One afternoon, Alf, Mick, and I walked out of the school gate and who should be standing there but my old bullying enemy, Hubert Wells.
He, it may be remembered, was the boy who had caused trouble on the Beech Barn camp, ending in his Mother being hit by my Mum.

The bully had grown up and was built like an ox by that time. He began to menace us in his old nasty way (and as usual when he was out-numbered, from a distance). But I had little fear of him any more, and that determined-not-to-be-bullied feeling swelled up inside me again. I was just about to advance and put him on his place when Mick, the smallest of us three friends (but, by then a fiery lad), asked me to give him the chance to take on this great lump of a boy. While Hubert stood there sneering, Mick and I argued about who would do the honours.

In the end Alf suggested that we give Mick a go and I was out-numbered. Hubert, trying to ensure an easy victory I suspect, moaned that, if he began to get the better of Mick, Alf and I would jump in to lend Mick a hand. I gave Hubert my promise that we would not interfere (and meant to keep that promise) providing that, if Mick shouted that he’d had enough, Hubert would stop, whereupon Alf and I would give him a chance to walk away until our next meeting. I felt that to be fair all around and it was agreed by all of us.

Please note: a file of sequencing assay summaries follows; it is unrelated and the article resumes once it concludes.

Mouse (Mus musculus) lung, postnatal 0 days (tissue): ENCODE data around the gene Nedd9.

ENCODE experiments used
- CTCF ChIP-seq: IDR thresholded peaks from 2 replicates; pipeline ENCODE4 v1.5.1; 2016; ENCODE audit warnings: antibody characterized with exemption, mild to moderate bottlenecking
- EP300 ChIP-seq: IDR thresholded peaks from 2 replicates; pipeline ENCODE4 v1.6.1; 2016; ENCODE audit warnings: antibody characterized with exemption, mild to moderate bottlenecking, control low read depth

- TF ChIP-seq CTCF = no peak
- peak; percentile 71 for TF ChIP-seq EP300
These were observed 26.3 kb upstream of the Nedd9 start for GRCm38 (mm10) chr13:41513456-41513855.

Alf and I stood back, more than a little worried about the outcome of a fight between the great brute and our wisp of a mate.

With a shriek of amazement and fear, the bully fell back as Mick tore into him with all the courage of a seasoned boxer. Hubert never stood a chance as, with Alf and I cheering him on, Mick pummelled the great lump until he cried that he’d had enough. Then Mick stood back and the bully got to his feet and staggered off at a trot, calling for his Mother (who, curiously enough to us, he called by Christian name instead of Mother) and turning around now and again to hurl filthy language and threats at us three left standing there. Clearly we had let him off too easily!